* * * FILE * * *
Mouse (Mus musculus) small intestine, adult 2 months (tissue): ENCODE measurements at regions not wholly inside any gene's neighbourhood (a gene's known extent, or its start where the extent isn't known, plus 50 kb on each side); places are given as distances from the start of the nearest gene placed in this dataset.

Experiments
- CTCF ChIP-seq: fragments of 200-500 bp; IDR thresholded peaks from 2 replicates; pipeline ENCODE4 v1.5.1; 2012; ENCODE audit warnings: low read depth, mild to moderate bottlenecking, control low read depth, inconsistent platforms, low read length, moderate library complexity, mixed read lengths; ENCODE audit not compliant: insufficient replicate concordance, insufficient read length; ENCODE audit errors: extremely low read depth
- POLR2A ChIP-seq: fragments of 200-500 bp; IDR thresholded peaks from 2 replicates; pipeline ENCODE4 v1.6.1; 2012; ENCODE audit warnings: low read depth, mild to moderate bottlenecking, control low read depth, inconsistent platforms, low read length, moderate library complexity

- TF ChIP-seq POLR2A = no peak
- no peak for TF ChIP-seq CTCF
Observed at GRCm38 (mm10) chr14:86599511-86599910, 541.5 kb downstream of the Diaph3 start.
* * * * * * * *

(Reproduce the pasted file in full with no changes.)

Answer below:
Mouse (Mus musculus) small intestine, adult 2 months (tissue): ENCODE measurements at regions not wholly inside any gene's neighbourhood (a gene's known extent, or its start where the extent isn't known, plus 50 kb on each side); places are given as distances from the start of the nearest gene placed in this dataset.

Experiments
- CTCF ChIP-seq: fragments of 200-500 bp; IDR thresholded peaks from 2 replicates; pipeline ENCODE4 v1.5.1; 2012; ENCODE audit warnings: low read depth, mild to moderate bottlenecking, control low read depth, inconsistent platforms, low read length, moderate library complexity, mixed read lengths; ENCODE audit not compliant: insufficient replicate concordance, insufficient read length; ENCODE audit errors: extremely low read depth
- POLR2A ChIP-seq: fragments of 200-500 bp; IDR thresholded peaks from 2 replicates; pipeline ENCODE4 v1.6.1; 2012; ENCODE audit warnings: low read depth, mild to moderate bottlenecking, control low read depth, inconsistent platforms, low read length, moderate library complexity

- TF ChIP-seq POLR2A = no peak
- no peak for TF ChIP-seq CTCF
Observed at GRCm38 (mm10) chr14:86599511-86599910, 541.5 kb downstream of the Diaph3 start.